FAIR is a non-profit organization dedicated to providing well-documented answers to criticisms of the doctrine, practice, and history of The Church of Jesus Christ of Latter-day Saints.
Pergunta: Será que a Igreja ensina ou acreditam que Joseph Smith era "analfabeto"?
Question: Does the Church teach or believe that Joseph Smith was "illiterate"?
The Church teaches that Joseph was uneducated, not "illiterate"
One website that is critical of the Church makes the following claim about Joseph Smith's education:
This wasn't a family of illiterates. Education was important to the Smith family, and although Joseph may have only had limited formal education in a typical classroom, his parents undoubtedly schooled him at home. Also Joseph was going to high school when he was 20 years old in Harmony PA with the Stowell children.
Even today many people home-school their children. Would anyone say that these home-schooled children are uneducated? It's true that they do not have a formal education but for the most part, home-schooled children have similar, and in some cases superior, education than traditionally-schooled children. 
The fact that Joseph could read the Bible demonstrates that he was not illiterate
The Church never taught that Joseph Smith was "illiterate." The official account of the First Vision refutes this, since it demonstrates that Joseph was fully capable of reading and understanding the Bible. The statement from the critics that Joseph's family "wasn't a family of illiterates" argues against a point that is never being made.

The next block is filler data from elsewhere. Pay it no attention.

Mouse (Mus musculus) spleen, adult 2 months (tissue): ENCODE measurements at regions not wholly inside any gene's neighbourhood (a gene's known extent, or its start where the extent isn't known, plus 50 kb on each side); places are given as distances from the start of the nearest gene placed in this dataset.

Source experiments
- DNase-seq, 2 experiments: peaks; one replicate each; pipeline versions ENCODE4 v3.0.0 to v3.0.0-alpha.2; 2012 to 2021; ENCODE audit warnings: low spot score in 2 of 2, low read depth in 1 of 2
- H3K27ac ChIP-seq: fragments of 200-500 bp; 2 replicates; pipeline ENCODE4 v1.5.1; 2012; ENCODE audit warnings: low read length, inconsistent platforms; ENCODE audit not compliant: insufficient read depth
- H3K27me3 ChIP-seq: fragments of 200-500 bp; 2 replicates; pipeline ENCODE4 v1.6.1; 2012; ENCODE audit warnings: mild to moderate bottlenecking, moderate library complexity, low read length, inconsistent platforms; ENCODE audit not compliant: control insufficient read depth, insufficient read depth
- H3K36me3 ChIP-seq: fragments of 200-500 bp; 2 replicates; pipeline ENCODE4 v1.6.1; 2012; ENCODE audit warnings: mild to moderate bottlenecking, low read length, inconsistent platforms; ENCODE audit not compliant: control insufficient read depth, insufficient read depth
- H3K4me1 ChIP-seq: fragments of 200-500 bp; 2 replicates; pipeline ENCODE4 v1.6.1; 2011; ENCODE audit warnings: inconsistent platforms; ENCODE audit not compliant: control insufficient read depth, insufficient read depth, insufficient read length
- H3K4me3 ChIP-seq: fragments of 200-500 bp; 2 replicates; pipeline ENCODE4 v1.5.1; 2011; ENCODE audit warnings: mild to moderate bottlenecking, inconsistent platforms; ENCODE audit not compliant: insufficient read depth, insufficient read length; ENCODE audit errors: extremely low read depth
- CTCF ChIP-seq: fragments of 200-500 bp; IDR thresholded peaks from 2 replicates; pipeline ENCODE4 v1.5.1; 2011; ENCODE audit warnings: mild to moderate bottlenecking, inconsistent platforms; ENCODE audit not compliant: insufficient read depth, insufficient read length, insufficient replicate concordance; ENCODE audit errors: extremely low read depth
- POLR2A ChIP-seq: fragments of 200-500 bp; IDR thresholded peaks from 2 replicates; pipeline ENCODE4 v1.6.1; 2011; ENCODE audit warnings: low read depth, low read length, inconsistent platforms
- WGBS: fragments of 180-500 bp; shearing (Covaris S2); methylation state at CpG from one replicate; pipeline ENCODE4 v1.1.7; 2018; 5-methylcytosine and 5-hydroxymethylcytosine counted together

More to the point, equating Joseph Smith's "home schooling" to 21st-century home schooling is a false comparison. It was Joseph himself that said in his 1832 history that he was "deprived of the benefit of an education." One must ask the question: Why did Joseph's contemporaries not think him capable of producing the Book of Mormon? 21st century "homeschooling" has nothing to do with education on the frontier of 19th century America.
Joseph Smith himself, two years after the Book of Mormon was published, wrote that he "was mearly instructid in reading and writing and the ground rules of Arithmatic"
Here's what Joseph wrote in 1832 (original spelling retained):
I was born in the town of Charon [Sharon] in the of vermont North America on the twenty third day of December AD 1805 of goodly Parents who spared no pains to instructing me in christian religion at the age of about ten years my Father Joseph Smith Siegnior moved to Palmyra Ontario County in the State of New York and being in indigent circumstances were obliged to labour hard for the support of a large Family having nine chilldren and as it required the exertions of all that were able to render any assistance for the support of the Family therefore we were deprived of the bennifit of an education suffice it to say I was mearly instructid in reading
andwriting and the ground of Arithmatic which constuted my whole literary acquirements. 
Joseph's wife Emma stated the Joseph "could neither write nor dictate a coherent and well-worded letter, let alone dictate a book like the Book of Mormon"
Who would have known Joseph's abilities and weaknesses better than his wife?
Joseph Smith could neither write nor dictate a coherent and well-worded letter, let alone dictate a book like the Book of Mormon. And, though I was an active participant in the scenes that transpired, and was present during the translation of the plates, and had cognizance of things as they transpired, it is marvelous to me, 'a marvel and a wonder,' as much so as to anyone else.
- "Could Joseph Smith have written the Book of Mormon?", MormonThink.com http://mormonthink.com/josephweb.htm#full
- Joseph Smith Letterbook 1, pp. 1-6. Published in: Dean Jessee, Personal Writings of Joseph Smith. This text was copied from Wikisource. The editor notes that insertions are indicated like this and deletions are indicated like this. Text in blue is in Smith's own handwriting, the remainder in the handwriting of Frederick G. Williams. off-site
- Joseph Smith III, "Last Testimony of Sister Emma," Saints' Herald 26 (October 1, 1879): 289–90; and Joseph Smith III, "Last Testimony of Sister Emma," Saints' Advocate 2 (October 1879): 50–52.